If you are in the frustrating position of paying off debts that are becoming too expensive to manage you may want to consider debt consolidation.
Typically, as your debt increases, the amount of interest you're paying on your debt can make it difficult, if not impossible, to ever get ahead. A car payment, mortgage and credit card bills can add up very quickly and leave your bank account next to empty. If you aren't careful you'll end up with monthly interest payments that are so high you'll only end up making interest payments each month.
Debt consolidation is designed to help ease the burden of runaway debts and out of control interest rates. Many credit card companies, banks and other financial service companies offer low interest rate balance transfers or debt consolidation loans. These balance transfers or loans typically have a low interest rate for a fixed period of time and can save you a lot of money that would otherwise be eaten away by high interest payments.
Although it can be an excellent way to reduce debt, consolidation is not without its own risks. A single missed or late payment could result in your low interest rate rising even higher than you've had to pay before. Credit card companies, in particular, can jack your rates up if you have any late payments on any of your debts, even utility payments. Make sure you read the fine print before signing up for any debt consolidation plan.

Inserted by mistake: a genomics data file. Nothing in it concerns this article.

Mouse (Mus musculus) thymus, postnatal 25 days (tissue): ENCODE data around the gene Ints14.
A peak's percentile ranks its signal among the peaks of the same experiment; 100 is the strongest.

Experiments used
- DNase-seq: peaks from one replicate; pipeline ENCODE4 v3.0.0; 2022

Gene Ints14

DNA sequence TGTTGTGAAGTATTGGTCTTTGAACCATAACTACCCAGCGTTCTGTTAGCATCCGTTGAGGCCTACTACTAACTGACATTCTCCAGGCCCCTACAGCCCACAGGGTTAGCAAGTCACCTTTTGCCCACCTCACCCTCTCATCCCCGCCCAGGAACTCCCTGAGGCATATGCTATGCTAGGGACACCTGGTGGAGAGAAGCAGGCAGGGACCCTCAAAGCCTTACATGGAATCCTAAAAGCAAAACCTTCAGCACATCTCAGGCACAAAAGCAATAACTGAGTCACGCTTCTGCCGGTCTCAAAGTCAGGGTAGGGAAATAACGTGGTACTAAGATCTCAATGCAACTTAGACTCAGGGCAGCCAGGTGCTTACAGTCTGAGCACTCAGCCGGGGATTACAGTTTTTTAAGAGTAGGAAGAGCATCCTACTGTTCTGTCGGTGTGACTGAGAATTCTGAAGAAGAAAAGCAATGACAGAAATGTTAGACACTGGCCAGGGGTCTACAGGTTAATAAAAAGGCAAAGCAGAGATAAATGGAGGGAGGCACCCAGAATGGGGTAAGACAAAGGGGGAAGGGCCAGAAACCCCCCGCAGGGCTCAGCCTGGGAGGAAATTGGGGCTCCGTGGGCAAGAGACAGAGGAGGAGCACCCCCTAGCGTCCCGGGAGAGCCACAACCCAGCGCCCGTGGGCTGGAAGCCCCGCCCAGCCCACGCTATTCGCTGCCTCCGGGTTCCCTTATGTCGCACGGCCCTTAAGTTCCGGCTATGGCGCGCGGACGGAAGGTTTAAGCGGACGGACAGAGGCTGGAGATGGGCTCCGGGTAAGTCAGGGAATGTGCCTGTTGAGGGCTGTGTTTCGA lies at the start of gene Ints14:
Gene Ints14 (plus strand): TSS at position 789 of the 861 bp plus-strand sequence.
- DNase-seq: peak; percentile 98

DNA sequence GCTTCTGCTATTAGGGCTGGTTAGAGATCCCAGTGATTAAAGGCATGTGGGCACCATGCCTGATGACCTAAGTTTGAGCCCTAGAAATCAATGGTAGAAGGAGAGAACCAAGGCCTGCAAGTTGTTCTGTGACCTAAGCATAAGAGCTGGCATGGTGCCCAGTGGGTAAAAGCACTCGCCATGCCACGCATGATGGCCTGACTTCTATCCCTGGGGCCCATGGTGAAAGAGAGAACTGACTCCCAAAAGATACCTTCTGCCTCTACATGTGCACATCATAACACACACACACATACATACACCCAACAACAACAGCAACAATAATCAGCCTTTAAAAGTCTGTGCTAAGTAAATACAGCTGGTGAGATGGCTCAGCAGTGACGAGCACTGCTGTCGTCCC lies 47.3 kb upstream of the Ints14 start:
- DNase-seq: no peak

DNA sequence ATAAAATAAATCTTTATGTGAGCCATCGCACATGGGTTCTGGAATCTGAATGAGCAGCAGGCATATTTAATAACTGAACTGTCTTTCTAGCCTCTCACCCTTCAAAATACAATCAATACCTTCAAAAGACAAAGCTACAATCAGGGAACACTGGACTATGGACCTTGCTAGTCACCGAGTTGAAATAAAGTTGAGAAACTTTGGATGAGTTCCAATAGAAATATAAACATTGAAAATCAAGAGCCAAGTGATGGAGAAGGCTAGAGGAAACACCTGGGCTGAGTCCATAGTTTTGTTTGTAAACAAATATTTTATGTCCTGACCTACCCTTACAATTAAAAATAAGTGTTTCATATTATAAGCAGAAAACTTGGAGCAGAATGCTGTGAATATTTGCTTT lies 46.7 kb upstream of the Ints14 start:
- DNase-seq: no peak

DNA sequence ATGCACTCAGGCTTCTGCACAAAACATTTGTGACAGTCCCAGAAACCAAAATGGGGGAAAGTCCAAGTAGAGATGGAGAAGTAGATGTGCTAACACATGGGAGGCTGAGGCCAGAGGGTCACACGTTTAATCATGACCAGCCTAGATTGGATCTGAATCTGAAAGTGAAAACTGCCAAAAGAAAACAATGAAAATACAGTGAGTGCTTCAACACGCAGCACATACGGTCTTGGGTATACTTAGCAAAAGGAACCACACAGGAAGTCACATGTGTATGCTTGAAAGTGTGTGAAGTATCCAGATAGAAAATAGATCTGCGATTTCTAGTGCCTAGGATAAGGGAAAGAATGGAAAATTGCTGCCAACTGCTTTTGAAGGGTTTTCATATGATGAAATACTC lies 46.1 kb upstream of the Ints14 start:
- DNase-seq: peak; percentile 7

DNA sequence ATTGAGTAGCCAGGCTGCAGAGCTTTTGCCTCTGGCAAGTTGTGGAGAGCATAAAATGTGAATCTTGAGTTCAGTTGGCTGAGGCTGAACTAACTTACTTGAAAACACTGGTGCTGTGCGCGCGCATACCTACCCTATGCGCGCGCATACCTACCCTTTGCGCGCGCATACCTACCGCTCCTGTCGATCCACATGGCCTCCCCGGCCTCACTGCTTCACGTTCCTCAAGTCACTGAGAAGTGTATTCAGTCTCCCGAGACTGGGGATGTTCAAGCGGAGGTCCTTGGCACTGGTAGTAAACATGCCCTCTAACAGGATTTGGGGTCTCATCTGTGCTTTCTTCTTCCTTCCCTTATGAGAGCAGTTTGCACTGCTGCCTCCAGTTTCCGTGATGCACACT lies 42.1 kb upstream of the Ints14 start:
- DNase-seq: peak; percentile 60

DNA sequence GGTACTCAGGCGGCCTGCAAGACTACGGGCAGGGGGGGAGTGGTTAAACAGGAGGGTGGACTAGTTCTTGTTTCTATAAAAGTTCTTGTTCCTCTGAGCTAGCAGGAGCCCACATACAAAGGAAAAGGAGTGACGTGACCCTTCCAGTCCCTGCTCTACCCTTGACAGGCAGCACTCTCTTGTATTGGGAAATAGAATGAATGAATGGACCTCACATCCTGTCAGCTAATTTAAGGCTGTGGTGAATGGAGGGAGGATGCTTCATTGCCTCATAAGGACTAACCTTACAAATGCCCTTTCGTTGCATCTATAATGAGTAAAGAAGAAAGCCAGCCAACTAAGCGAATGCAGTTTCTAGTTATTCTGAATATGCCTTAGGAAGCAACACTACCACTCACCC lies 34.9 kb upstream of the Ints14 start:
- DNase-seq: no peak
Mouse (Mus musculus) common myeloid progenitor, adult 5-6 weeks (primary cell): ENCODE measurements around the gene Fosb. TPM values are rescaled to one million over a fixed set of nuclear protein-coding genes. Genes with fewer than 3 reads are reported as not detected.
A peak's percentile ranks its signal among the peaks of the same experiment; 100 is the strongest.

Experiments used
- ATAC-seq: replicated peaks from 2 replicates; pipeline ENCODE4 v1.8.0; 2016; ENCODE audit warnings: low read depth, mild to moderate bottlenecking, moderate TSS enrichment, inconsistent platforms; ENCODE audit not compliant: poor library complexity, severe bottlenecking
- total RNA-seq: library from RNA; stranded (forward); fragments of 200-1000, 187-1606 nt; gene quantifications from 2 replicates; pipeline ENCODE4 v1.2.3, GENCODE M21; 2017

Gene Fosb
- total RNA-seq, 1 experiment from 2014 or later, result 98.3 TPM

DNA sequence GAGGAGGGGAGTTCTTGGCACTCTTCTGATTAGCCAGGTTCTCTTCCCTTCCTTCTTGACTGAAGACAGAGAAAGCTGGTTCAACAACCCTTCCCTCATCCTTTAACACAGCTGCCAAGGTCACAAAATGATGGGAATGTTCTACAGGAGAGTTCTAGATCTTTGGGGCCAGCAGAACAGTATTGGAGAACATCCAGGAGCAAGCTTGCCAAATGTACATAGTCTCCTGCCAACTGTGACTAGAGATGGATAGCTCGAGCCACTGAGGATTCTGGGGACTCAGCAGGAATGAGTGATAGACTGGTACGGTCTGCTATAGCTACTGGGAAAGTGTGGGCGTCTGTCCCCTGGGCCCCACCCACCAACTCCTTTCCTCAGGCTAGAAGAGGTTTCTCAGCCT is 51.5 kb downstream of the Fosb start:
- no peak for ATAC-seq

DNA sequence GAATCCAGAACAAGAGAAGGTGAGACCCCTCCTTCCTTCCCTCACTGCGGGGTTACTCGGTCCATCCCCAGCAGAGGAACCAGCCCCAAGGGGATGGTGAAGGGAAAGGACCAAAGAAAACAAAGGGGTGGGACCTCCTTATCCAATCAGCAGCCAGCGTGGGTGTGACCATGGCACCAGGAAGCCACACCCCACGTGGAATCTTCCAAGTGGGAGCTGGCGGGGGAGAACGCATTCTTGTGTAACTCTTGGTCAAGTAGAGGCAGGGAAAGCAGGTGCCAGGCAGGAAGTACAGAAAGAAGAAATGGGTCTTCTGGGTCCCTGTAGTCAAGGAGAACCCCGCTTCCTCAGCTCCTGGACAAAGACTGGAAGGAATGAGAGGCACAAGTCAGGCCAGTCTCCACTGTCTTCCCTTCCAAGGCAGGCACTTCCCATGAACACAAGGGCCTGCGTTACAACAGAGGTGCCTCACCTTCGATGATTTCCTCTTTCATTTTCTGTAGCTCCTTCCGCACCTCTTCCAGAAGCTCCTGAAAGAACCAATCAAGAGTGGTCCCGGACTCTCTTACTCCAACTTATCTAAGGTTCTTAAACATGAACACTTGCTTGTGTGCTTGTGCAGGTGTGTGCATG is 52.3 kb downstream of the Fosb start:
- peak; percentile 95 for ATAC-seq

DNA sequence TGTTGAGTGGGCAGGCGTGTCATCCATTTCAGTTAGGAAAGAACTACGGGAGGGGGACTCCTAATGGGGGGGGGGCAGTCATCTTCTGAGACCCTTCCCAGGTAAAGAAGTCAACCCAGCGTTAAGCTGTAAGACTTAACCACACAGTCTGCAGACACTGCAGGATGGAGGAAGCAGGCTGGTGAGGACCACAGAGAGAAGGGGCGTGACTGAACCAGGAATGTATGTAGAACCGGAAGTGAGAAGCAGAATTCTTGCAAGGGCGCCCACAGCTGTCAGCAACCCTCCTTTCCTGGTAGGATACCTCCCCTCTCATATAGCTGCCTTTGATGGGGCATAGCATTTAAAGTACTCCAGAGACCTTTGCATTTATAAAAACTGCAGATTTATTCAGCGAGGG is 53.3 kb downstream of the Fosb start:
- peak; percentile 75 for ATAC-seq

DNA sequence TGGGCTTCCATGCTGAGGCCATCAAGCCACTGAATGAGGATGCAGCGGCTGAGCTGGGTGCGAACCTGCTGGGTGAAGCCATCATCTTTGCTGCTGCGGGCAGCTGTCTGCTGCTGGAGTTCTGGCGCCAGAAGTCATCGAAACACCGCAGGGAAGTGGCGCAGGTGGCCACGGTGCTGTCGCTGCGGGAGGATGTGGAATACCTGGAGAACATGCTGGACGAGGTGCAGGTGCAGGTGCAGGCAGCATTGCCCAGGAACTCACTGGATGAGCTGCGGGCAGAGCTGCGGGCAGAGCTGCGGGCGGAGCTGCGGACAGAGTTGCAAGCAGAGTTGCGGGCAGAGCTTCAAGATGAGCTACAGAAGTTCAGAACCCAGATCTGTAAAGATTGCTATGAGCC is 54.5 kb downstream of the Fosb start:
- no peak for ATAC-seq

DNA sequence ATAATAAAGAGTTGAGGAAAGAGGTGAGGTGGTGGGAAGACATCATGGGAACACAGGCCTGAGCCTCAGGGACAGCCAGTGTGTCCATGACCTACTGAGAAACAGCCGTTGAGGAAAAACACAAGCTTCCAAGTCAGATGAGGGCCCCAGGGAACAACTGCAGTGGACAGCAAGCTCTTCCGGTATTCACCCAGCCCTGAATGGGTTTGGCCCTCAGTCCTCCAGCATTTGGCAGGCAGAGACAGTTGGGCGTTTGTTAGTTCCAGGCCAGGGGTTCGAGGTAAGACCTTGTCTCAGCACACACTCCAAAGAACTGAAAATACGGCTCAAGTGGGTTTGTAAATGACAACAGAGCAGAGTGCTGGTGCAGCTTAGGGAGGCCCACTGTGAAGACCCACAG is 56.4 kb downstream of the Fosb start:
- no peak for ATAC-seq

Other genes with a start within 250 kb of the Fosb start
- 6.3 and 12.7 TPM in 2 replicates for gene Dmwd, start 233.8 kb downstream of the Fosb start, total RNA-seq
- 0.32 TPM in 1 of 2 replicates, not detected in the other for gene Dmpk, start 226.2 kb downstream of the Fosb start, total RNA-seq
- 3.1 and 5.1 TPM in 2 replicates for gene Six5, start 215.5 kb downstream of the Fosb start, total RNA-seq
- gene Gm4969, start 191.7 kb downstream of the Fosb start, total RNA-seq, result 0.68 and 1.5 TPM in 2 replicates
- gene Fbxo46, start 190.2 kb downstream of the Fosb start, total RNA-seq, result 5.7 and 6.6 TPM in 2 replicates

Refinancing your home is another risky method of debt consolidation. Also known as a second mortgage, any failure to pay off a home refinancing loan can result in your losing your home.
Low interest credit card balance transfers are often excellent ways to reduce debts - in the short-term. If you have excellent credit you can usually qualify for no interest balance transfers. If you can't pay off the balance within a specified period of time, however, your interest rate will increase once again. Have too many combined debts and you're going to end up with a higher interest payment than you ever had before.
You should find out if there is a fee to transfer balances onto one credit card. This could either be a flat sum or percentage of the debt you plan to consolidate. In addition, your credit score can be lowered if you are opening a new credit card account for the sole purpose of consolidating debt.
Consumer Credit Counseling (CCC) and Debt Management Programs (DMP) are two other forms of debt consolidation that may be available to you. With these forms of debt consolidation, a credit counselor or debt manager can work with you to try and establish a workable budget that meets your needs and pays your debts. Credit counselors will usually advise you on ways you can reduce debt while debt managers can take over your payments and assign you the left over cash to pay your living expenses.
Consolidating your debt can be a rewarding or risky proposition depending on your financial situation. Only careful planning and a full understanding of the pros and cons of any debt consolidation plan will help you get ahead financially.
John Campbell is the writer and editor of CashBuzz, A financial portal for the rest of us. Check out cashbuzz.com for the latest articles on money management and tips and tricks that can help improve your finances. This article may be reprinted on your Web site if the copyright, author information, and active link are included.